People With Jobs: A Conversation

Further comments now added to the discussion

Yesterday evening, a Sunday, in one of the quiet hours in between World Cup matches, a friend responded to something on Twitter about self-employed people getting pressurised into doing free work with this thought of their own:

Oxfam do the same. Ask young artists to work on festivals for the experience whilst raising money for them who are, of course, paid.

Which got me thinking about a new blog post, and I said so:

‘Seriously contemplating a blog post called ‘People with jobs’. Especially where they work for reasonable organisations they increasingly expect lots of us lot to work for little or nothing & then get paid late if at all because they’re ‘a good thing’. There’s the blog post!’

Another friend responded immediately, triggering off the following conversation between several of us which carried on disgruntingly through the rest of the evening.

(In what follows my friends are in italics and I’m in inverted commas. I’ve removed their names, by the way, to protect them all from any vindictive job-holders out there. As if?)

That is a blog post! A worrying trend from the Charity Sector is guilting small not-for-profit organisations to work for them for free, from helping them promote their big fundraisers to delivering projects. Just. Pay. People. For. Their. Labour.

‘You’re right. On the other hand maybe a thread of tweets like so far, ready for when charities & other right-ons get to their desks in the morning might work just as well?’

I can’t tell you how often someone on a salary asks my micro sme to work for nowt. Happy to try and help but they only get the length of a dog walk!

‘Shows, if it needed showing, that you have skills, knowledge, a network and opinions that they don’t. Worth paying for then.’

I’ll often choose to do some pro bono work for local good causes that are just starting out. But just because we’re self employed or small biz owners doesn’t mean to say well salaried people in other more affluent organisation should expect us to work for free/next to nothing.

‘Exactly. I’m usually doing free work like that for some start up or community. Where I choose to offer it. When I’m asked into a place where everyone else round the table is being paid than I get paid too. Otherwise I walk away.’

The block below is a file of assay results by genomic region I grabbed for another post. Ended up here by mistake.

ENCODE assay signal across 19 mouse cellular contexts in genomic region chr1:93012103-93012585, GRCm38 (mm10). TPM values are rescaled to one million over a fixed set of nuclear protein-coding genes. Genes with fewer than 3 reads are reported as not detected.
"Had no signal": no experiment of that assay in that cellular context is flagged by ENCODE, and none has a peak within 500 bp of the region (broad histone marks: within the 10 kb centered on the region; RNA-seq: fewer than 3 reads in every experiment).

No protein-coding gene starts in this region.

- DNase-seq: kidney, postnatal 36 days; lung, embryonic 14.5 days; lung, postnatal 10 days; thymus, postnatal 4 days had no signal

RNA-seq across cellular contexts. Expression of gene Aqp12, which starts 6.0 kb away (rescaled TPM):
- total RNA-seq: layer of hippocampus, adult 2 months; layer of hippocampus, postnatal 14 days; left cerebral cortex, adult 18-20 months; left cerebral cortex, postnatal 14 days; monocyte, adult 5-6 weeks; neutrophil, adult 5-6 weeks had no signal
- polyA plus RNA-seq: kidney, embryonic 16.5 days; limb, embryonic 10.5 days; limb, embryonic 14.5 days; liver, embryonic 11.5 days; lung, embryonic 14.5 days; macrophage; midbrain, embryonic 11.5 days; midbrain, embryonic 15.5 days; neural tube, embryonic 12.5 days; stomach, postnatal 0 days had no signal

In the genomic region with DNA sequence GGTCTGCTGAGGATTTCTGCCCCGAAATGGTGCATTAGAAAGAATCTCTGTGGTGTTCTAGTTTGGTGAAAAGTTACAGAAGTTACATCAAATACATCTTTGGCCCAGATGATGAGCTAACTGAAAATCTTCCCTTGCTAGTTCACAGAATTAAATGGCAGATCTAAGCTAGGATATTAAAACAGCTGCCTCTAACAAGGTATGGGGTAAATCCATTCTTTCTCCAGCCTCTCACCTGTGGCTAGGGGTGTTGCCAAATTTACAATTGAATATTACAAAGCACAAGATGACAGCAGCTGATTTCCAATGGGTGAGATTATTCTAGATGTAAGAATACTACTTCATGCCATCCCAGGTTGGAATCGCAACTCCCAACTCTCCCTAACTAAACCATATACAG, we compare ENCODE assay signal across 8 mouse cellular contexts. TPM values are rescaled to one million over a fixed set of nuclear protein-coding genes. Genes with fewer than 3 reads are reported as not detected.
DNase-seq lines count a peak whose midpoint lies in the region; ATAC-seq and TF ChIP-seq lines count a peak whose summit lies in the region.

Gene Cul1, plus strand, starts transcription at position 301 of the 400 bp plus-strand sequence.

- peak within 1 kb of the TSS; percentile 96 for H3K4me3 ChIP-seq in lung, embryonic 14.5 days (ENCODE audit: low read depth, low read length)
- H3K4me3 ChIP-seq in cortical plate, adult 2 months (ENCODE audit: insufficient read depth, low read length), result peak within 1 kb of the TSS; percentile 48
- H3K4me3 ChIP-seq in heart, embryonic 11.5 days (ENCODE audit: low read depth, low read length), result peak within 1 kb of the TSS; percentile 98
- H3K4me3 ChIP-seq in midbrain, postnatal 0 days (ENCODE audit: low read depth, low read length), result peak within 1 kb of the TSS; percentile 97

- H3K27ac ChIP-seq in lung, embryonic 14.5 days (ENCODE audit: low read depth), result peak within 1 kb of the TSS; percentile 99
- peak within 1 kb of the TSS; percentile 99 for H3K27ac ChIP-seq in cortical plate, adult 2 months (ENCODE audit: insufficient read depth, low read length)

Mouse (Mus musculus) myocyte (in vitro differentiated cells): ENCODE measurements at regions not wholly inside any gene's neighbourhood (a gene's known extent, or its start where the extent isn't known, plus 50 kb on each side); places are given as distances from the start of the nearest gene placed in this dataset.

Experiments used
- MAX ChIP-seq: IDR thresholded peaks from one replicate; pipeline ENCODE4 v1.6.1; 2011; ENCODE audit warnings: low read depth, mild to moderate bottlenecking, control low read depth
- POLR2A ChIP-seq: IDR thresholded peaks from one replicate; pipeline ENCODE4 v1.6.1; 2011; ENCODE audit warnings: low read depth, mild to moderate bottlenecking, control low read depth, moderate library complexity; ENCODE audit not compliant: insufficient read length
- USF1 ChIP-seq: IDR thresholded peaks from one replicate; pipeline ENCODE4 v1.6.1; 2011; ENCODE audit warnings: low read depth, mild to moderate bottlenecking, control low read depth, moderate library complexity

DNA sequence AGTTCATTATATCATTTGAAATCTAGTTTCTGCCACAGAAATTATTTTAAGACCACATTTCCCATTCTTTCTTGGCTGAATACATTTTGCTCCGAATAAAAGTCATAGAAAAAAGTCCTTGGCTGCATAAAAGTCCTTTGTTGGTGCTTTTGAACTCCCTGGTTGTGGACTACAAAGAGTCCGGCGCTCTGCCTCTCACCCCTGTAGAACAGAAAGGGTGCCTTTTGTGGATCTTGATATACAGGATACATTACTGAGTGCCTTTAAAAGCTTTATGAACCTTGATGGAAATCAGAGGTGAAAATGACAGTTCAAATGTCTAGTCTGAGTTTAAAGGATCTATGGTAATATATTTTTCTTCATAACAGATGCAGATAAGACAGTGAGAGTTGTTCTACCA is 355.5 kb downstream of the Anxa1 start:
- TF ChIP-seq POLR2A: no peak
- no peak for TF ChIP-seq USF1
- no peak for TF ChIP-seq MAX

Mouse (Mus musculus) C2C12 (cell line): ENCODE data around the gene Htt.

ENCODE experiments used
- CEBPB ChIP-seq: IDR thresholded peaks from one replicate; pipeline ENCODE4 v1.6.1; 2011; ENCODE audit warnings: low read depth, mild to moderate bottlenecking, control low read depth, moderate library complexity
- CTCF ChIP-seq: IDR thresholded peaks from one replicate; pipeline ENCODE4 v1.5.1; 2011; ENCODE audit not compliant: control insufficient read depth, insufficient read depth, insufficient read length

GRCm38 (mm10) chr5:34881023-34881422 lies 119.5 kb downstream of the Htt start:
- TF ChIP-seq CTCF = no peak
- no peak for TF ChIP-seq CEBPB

Probably half of what I do is voluntary but that’s my choice and as you say it’s stuff and people at the start of something or stuff I passionately believe in. And there is too much of that because ‘I’m a believer’

‘Me too, but a starving believer is no use to anyone. So I’ve balanced my stuff these past 23 years by working free where it needs doing and there’s no money – yet. And getting decently paid where everyone else is getting paid. It works if I keep it balanced!’

Agree – me too. It took a while but I got there.

‘And then of course it’s a constant balancing act as the ‘free work/good for your exposure/ we’ve nothing for that in the budget/we were hoping you’d help us out’ queue builds up again…’

Yes to all your points ! My goodwill and charitable contributions do not mean I work for free where you can and should pay.

There we are then. Hardly enough data for conclusive proof that thousands of self-employed people are being ruthlessly exploited by people with jobs in the kind of organisations that should know better. But for a quiet time on a Sunday evening it showed me that a reassuring number of people I already know feel the same way I do. Which is comforting in itself.

Seriously though, I do think too many of you job-holders are exploiting our good will. But the next time one of you emails with some work you won’t pay for, well at least I can sent you this blog post as a reply!

…Then these additions from Twitter once it was published, as hundreds of people read and retweeted it over the next few days.

When people around the table have a proper salary, a nice pension, and paid holidays it’s hard to relate to those who don’t. Project creep can also be tricky. The extra meetings and bits and pieces which are overlooked and hard to get paid for….

All true and well observed. Everyone’s time is valuable and that needs recognising.

Interesting Ronnie. You know that I’ll ALWAYS advocate for people being paid, but recently I’ve been thinking that there seem to be many things that live in a space between ‘worth it if we can get it for free’ and ‘worth paying for’.

Some of those spaces maybe being where jobs used to be?

For example when people ask musicians to play for nothing at charity events, I suspect what the thinking is ‘some live music might be nice’ – as opposed to ‘it would be amazing if we could get [BAND or ARTIST] to come and perform.

Yes I get that. But people’s ‘might be nice’ is still the band’s ‘loads of work. Imagine going to the till in John Lewis and saying ‘I’d only quite like this so you should give it to me for nothing!’ Hmm

Absolutely. But in my analogy it’s more like going to John Lewis and asking for them to give you ANY jumper for free rather than one you’ve chosen. And not really caring if they don’t.